The Diablada, also known as the Danza de los Diablos (English: Dance of the Devils), is an Andean folk dance performed in the Altiplano region of South America, characterized by performers wearing masks and costumes representing the devil and other characters from pre-Columbian theology and mythology.[1][2] combined with Spanish and Christian elements added during the colonial era. Many scholars have concluded that the dance is descended from the Llama llama dance in honor of the Uru god Tiw,[3] and the Aymaran ritual to the demon Anchanchu, both originating in pre-Columbian Bolivia[4][5]

Diablada
A Diablada dance squad passing through the streets during the Oruro Carnival in Bolivia.
GenreFolk dance
InventorPre-Columbian Andean civilizations
Year1500s
OriginAltiplano region, South America

While the dance had been performed in the Andean region as early as the 1500s, its name originated in 1789 in Oruro, Bolivia, where performers dressed like the devil in parades called Diabladas. The first organized Diablada group with defined music and choreography appeared in Bolivia in 1904.[2][6] There is also some evidence of the dance originating among miners in Potosi, Bolivia,[7] while regional dances in Peru and Chile may have also influenced the modern version.

History edit

Pre-Columbian origins edit

 
Depiction of a Collasuyu party in the 17th century book Primer Nueva Corónica y Buen Gobierno of Felipe Guamán Poma de Ayala.

Bolivian historians claim that the Diablada originated in that country, and that Oruro should be named as its place of origin under the Masterpieces of the Oral and Intangible Heritage of Humanity policy promoted by UNESCO; Bolivia has also claimed that performances of the dance in other countries are cultural appropriation.[8][9] Bolivian historians currently maintain that the Diablada dates back 2000 years to the rituals of the Uru civilization dedicated to the mythological figure Tiw, who protected caves, lakes, and rivers as places of shelter. The dance is believed to have originated as the Llama llama in the ancient settlement of Oruro, which was one of the major centers of the Uru civilization.[10][11] The dance includes references to animals that appear in Uru mythology such as ants, lizards, toads, and snakes.[12][13][14] Bolivian anthropologist Milton Eyzaguirre adds that the ancient cultures of the Bolivian Andes practiced a death cult called cupay, with that term eventually evolving into supay or the devil figure in the modern Diablada.[15]

Due to syncretism caused by Spanish influence in later centuries, Tiw was eventually associated with the devil; Spanish authorities also outlawed several of the ancient traditions but incorporated others into Christian theology.[16] Local and regional Diablada festivals arose during the Spanish colonial period and were eventually consolidated as the Carnaval de Oruro in the modern city of that name.[10]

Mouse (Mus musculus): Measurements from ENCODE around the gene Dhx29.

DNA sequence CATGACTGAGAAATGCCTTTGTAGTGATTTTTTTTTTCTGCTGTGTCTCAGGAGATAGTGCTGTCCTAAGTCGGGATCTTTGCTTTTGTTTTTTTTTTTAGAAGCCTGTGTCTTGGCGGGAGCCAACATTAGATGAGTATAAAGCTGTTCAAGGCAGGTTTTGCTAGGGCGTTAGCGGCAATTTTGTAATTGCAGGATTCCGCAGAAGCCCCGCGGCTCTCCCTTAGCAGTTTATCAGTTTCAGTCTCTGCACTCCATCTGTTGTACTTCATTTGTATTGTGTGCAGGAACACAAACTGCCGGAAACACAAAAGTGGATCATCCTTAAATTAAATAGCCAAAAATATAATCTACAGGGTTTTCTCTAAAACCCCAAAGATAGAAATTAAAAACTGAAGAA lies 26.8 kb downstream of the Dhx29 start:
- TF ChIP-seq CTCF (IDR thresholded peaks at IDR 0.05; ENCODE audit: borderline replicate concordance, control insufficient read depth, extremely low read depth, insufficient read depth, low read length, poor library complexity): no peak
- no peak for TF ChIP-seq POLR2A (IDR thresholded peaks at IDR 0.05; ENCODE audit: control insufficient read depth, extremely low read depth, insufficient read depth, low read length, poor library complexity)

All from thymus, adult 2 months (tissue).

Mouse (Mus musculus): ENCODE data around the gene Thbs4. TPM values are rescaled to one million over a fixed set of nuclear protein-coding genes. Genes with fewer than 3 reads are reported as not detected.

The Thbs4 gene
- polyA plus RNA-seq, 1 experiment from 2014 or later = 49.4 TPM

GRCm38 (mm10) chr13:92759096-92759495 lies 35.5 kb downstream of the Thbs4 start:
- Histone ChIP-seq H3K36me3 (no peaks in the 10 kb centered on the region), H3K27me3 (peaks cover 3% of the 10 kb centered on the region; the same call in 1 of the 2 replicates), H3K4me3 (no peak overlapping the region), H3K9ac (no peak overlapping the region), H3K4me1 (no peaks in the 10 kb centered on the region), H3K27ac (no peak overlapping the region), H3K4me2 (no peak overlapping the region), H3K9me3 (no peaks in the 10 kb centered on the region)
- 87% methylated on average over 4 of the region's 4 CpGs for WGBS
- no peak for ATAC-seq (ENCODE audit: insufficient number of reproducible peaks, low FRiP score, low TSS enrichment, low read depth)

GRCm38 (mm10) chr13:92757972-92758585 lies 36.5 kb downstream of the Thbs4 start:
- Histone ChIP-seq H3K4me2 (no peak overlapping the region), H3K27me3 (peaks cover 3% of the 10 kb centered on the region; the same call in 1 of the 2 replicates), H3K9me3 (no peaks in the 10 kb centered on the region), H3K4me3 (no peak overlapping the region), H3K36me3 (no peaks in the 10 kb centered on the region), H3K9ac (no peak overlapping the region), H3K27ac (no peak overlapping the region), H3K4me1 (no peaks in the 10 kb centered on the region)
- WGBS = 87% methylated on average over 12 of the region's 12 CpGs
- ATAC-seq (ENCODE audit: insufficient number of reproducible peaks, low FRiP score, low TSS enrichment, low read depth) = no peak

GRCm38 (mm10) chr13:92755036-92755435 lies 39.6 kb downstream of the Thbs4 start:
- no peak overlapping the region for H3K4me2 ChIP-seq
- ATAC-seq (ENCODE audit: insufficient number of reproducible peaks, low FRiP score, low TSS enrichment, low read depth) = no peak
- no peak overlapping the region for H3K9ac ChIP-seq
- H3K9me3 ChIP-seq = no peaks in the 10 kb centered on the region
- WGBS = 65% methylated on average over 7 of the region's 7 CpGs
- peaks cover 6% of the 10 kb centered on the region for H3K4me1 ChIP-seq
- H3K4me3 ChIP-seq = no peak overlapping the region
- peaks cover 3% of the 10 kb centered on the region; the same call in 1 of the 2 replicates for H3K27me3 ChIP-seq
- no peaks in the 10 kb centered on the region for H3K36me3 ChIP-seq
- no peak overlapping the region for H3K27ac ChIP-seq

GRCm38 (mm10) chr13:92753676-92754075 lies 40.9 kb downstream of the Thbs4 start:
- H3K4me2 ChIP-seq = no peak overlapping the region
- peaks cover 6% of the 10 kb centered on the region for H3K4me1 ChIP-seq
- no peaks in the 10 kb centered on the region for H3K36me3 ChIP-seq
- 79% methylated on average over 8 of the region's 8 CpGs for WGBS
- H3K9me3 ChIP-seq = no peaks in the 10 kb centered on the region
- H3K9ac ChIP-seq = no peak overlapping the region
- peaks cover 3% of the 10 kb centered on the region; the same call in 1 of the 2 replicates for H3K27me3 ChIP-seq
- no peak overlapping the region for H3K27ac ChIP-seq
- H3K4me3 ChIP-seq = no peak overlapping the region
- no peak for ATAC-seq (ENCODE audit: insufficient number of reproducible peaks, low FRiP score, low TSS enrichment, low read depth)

...The Spanish banned these ceremonies in the seventeenth century, but they continued under the guise of Christian liturgy: the Andean gods were concealed behind Christian icons and the Andean divinities became the Saints. The Ito festival was transformed into a Christian ritual, celebrated on Candlemas (2 February). The traditional llama llama or diablada in worship of the Uru god Tiw became the main dance at the Carnival of Oruro....

— Proclamation of "Masterpiece of Oral and Intangible Heritage of Humanity" to the "Carnival of Oruro", UNESCO 2001

Chilean and Peruvian organizations suggest that since the dance has roots in Andean civilizations that existed before the formation of the current national borders, it should belong equally to the three nations.[17] Some Chilean historians concede that the Diablada originated in Bolivia and was adopted for Chile's Fiesta de La Tirana in 1952, though it is also influenced by a similar 16th Century Chilean tradition called Diablos sueltos.[18]

Some Peruvian historians also concede that the dance originated in Bolivia but was influenced by earlier traditions practiced across the Altiplano region, including some specific to Peru.[19][20] The Peruvian version, Diablada puneña, originated in the late 1500s among the Lupaka people in the Puno region, who in turn were influenced by the Jesuits; with that dance merging with the Bolivian version in the early 1900s.[21][22] Scholars who defend the Diablada's origins in Peru cite Aymaran traditions surrounding the deity Anchanchu that had been documented by 16th Century historian Inca Garcilaso de la Vega.[4][23] There is also a version of the Diablada in Ecuador called the Diablada pillareña.[24]

Spanish influence edit

 
"Struggle of the Diablada" as performed during the Carnival of Oruro.

Some historians have theorized that the modern Diablada exhibits influences from Spanish dance traditions. In her book La danza de los diablos, Julia Elena Fortún proposed a connection with the Catalan entremés called Ball de diables as performed in the Catalonian communities of Penedès and Tarragona. That dance depicts a struggle between Lucifer and the archangel Saint Michael and is first known to have been performed in 1150.[25][26] Catalan scholar Jordi Rius i Mercade has also found similarities between the Ball de diables and several Andean dances including the similarly-themed Baile de Diablos de Cobán in Guatemala and Danza de los diablicos de Túcume in Peru.[25]

Those theories contradict the more common theory that the modern Diablada is most influenced by the Spanish practice of autos sacramentales during which the colonizers introduced Christianity to the natives of the Andes, due to differing conceptions of the devil and his temptations.[27] The autos sacramentales process has been cited as an influence on the emergence of the Diablada puneña in Peru, shortly after the Spanish conquest of the Inca Empire, as believed by Garcilaso de la Vega.[28] Peruvian scholar Nicomedes Santa Cruz and Bolivian anthropologist Freddy Arancibia Andrade have suggested a similar process, with the dance originating among miners who rebelled against the Spanish at Potosi in 1538 while combining the ancient ritual of Tinku with Christian references.[7][29] Andrade has also proposed a similar process among striking miners in 1904 as the origin of the modern version of the Diablada.[7]

Post-independence period edit